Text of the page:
Earnest Essay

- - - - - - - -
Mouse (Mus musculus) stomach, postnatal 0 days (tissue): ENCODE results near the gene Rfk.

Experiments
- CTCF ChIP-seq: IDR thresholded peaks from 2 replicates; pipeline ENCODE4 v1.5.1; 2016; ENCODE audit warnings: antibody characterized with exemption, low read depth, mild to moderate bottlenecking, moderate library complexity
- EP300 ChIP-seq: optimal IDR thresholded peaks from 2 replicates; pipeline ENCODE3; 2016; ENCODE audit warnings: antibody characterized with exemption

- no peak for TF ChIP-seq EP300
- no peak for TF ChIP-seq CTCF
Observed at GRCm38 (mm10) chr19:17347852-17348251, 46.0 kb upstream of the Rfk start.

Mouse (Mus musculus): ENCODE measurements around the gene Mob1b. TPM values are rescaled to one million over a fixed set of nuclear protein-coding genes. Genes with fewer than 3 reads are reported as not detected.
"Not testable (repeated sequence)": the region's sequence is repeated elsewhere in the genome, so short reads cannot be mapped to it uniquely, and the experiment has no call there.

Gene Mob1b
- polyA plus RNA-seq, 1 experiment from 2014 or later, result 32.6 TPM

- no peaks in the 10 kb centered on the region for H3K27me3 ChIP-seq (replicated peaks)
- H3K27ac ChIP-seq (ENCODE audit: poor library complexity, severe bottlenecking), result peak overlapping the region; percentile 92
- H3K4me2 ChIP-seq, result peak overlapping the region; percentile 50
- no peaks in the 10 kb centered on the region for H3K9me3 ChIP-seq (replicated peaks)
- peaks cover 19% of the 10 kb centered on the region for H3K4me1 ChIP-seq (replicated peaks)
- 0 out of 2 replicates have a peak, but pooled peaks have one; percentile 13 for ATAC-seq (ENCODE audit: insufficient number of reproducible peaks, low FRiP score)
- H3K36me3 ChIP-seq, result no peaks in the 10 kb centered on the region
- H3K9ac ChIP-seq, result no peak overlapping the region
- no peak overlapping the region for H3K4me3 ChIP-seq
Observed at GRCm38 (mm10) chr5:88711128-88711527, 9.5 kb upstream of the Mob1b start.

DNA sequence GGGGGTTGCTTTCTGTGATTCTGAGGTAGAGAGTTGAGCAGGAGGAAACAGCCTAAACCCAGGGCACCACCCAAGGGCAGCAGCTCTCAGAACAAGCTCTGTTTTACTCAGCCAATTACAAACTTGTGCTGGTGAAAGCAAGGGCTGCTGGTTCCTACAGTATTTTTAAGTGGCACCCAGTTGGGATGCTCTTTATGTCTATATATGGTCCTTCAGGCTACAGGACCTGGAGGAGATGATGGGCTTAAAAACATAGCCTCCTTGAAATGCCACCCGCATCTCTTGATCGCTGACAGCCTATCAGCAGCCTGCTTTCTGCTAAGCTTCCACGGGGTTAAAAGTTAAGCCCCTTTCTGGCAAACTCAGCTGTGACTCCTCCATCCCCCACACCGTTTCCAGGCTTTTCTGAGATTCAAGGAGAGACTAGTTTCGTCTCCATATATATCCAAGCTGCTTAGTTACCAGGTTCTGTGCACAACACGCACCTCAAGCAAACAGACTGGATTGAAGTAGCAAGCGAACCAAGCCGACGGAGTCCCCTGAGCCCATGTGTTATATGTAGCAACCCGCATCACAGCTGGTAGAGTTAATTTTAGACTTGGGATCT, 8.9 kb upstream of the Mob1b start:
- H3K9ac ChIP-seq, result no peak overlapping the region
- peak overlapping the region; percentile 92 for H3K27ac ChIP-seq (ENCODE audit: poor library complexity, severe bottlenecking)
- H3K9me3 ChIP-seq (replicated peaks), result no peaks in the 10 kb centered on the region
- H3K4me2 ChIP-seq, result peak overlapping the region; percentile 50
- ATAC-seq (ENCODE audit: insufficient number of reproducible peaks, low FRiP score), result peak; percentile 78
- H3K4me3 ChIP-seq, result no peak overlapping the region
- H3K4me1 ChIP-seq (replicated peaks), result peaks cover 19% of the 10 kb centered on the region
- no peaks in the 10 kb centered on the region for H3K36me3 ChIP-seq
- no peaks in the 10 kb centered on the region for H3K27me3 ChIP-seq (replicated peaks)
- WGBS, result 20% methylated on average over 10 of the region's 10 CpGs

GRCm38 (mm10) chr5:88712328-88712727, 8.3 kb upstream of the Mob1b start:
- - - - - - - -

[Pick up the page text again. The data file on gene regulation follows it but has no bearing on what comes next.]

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The Importance of Being Earnest ALGERNON. You have always told me it was Ernest. I have introduced you to every one as Ernest. You answer to the name of Ernest. You look as if your name was Ernest. You are the most earnest-looking person I ever saw in my life. It is perfectly absurd your saying that your name isn't Ernest. It's on your cards. Here is one of them. [Taking it from case.] 'Mr. Ernest Worthing, B. 4, The Albany.' I'll keep this as a proof that your name is Ernest if ever you attempt to deny it to me, or to Gwendolen, or to any one else. [Puts the card in his pocket.] JACK. Well, my name is Ernest in town and Jack in the country, and the cigarette case was given to me in the country. ALGERNON. Yes, but that does not account for the fact that your small Aunt Cecily, who lives at Tunbridge Wells, calls you her dear uncle. Come, old boy, you had much better have the thing out at once. JACK. My dear Algy, you talk exactly as if you were a dentist. It is very vulgar to talk like a dentist when one isn't a dentist. It produces a false impression. ALGERNON. Well, that is exactly what dentists always do. Now, go on! Tell me the whole thing. I may mention that I have always suspected you of being a confirmed and secret Bunburyist; and I am quite sure of it now. JACK. Bunburyist? What on earth do you mean by a Bunburyist? ALGERNON. I'll reveal to you the meaning of that incomparable expression as soon as you are kind enough to inform me why you are Ernest in town and Jack in the country. JACK. Well, produce my cigarette case first. ALGERNON. Here it is. [Hands cigarette case.] Now produce your explanation, and pray make it improbable. [Sits on sofa.] JACK. My dear fellow, there is nothing improbable about my explanation at all. In fact it's perfectly ordinary. Old Mr. Thomas Cardew, who adopted me when I was a little boy, made me

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